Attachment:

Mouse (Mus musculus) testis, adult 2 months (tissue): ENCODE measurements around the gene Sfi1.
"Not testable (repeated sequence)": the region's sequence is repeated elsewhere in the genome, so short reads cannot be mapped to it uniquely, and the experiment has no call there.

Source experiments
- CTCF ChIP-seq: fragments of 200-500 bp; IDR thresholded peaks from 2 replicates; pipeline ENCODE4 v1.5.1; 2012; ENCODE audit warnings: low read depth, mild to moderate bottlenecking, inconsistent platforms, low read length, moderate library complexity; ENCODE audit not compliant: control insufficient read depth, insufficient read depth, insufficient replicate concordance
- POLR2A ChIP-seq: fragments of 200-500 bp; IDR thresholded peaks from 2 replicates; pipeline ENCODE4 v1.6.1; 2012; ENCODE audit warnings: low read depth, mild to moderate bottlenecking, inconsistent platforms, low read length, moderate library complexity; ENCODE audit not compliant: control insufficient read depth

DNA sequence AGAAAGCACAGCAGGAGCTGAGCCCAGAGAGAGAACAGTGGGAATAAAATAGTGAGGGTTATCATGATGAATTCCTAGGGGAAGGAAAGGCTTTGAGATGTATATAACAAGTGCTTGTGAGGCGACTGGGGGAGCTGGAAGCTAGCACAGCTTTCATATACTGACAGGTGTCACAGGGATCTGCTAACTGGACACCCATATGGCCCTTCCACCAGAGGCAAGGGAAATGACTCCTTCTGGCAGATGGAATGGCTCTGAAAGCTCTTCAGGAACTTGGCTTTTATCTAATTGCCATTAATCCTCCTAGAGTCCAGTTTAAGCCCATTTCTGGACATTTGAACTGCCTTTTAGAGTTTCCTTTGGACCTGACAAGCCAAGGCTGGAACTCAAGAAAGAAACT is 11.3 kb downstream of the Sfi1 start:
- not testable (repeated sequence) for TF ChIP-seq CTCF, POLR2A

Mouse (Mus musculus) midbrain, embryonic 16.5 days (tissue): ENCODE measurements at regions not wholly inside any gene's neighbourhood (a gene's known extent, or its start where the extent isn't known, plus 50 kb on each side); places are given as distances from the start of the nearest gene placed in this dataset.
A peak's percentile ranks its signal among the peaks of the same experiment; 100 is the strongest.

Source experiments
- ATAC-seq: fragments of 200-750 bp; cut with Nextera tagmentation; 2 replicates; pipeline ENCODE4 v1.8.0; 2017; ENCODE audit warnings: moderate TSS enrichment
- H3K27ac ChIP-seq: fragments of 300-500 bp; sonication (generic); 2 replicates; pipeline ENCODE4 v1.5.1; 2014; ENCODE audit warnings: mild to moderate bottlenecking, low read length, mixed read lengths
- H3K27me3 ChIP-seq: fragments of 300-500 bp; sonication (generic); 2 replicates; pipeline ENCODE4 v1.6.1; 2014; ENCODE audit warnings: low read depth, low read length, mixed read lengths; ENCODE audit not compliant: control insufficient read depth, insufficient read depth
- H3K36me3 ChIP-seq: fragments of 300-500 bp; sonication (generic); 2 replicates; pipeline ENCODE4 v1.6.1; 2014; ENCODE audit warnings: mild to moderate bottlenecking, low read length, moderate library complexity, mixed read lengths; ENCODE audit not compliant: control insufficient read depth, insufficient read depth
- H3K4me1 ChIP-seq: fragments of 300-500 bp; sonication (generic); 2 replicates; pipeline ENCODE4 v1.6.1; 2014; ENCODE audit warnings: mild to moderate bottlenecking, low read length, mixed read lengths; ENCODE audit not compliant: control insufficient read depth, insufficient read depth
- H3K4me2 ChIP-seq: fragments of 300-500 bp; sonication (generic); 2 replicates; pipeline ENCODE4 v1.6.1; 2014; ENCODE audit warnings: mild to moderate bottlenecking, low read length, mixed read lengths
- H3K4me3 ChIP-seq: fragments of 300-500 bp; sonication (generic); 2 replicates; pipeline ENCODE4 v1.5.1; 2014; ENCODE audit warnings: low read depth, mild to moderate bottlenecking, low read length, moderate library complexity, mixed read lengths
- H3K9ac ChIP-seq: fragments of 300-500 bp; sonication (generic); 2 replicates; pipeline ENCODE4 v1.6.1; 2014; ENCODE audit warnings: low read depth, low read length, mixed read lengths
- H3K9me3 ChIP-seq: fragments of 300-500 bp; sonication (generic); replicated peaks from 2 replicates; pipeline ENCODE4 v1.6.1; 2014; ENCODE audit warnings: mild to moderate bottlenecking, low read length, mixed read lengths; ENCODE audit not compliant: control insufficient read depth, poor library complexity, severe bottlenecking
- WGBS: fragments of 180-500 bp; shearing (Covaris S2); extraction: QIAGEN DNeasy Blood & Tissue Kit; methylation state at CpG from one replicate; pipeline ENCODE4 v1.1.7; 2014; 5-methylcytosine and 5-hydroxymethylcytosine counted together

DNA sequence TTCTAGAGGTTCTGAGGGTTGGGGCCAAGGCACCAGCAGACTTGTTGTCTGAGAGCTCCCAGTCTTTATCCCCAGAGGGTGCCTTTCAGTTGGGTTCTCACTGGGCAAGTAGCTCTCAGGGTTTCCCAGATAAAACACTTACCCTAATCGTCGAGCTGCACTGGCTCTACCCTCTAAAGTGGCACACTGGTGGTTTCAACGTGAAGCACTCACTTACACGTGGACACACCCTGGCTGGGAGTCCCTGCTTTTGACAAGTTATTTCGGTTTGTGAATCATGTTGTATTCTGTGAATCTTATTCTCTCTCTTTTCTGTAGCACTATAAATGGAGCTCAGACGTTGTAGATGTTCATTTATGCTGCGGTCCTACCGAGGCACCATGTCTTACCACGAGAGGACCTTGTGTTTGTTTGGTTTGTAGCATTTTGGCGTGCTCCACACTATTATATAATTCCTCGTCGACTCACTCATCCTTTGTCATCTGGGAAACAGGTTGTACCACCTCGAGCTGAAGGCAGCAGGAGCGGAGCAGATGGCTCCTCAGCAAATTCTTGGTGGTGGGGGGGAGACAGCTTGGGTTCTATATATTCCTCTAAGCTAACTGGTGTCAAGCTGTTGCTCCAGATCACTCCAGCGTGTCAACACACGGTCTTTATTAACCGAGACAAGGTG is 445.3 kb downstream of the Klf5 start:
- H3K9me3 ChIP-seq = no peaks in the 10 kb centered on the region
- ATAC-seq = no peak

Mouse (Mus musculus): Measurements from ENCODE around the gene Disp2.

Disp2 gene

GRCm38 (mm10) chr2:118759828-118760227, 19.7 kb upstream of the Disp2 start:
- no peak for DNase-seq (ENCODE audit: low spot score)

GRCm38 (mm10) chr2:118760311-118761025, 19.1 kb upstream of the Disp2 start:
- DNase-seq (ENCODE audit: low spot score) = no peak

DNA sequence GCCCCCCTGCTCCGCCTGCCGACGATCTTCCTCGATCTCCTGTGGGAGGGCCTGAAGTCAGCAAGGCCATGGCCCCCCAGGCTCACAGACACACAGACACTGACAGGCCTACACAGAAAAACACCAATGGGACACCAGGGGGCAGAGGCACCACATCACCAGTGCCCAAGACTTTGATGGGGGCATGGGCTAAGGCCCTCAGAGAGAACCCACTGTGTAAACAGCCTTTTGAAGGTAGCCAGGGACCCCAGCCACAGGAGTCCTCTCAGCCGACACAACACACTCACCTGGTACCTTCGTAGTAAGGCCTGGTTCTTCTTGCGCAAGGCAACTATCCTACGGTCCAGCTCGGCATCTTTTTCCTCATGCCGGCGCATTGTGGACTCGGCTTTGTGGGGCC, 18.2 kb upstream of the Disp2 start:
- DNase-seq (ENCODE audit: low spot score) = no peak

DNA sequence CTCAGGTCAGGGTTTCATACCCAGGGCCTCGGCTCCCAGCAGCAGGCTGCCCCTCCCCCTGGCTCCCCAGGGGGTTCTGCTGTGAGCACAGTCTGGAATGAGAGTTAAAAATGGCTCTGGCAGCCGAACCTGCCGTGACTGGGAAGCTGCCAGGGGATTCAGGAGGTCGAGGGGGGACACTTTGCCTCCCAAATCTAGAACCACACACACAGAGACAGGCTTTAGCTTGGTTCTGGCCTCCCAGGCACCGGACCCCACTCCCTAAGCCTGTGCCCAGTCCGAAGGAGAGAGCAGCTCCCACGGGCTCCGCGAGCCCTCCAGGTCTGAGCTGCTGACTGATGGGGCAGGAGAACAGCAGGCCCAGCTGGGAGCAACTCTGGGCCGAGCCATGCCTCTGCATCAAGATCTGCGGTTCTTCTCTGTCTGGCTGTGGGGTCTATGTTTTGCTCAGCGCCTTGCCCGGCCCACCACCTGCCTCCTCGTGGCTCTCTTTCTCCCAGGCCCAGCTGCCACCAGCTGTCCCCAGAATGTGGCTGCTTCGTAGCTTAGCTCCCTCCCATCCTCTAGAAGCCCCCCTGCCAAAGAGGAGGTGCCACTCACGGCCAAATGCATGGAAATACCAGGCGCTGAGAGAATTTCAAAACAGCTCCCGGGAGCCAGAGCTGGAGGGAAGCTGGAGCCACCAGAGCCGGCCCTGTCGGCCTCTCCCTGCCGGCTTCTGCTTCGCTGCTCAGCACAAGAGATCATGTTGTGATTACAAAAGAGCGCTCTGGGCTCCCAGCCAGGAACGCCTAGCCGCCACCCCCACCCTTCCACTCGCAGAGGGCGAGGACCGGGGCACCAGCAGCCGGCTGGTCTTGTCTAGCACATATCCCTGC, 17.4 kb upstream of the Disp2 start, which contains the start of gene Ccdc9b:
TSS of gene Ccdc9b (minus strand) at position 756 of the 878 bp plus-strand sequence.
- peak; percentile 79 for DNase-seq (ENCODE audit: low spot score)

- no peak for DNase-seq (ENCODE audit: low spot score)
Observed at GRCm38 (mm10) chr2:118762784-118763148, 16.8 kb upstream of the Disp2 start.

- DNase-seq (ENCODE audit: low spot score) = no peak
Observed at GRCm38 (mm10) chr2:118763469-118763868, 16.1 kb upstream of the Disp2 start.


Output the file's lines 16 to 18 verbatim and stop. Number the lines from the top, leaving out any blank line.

- H3K4me2 ChIP-seq: fragments of 300-500 bp; sonication (generic); 2 replicates; pipeline ENCODE4 v1.6.1; 2014; ENCODE audit warnings: mild to moderate bottlenecking, low read length, mixed read lengths
- H3K4me3 ChIP-seq: fragments of 300-500 bp; sonication (generic); 2 replicates; pipeline ENCODE4 v1.5.1; 2014; ENCODE audit warnings: low read depth, mild to moderate bottlenecking, low read length, moderate library complexity, mixed read lengths
- H3K9ac ChIP-seq: fragments of 300-500 bp; sonication (generic); 2 replicates; pipeline ENCODE4 v1.6.1; 2014; ENCODE audit warnings: low read depth, low read length, mixed read lengths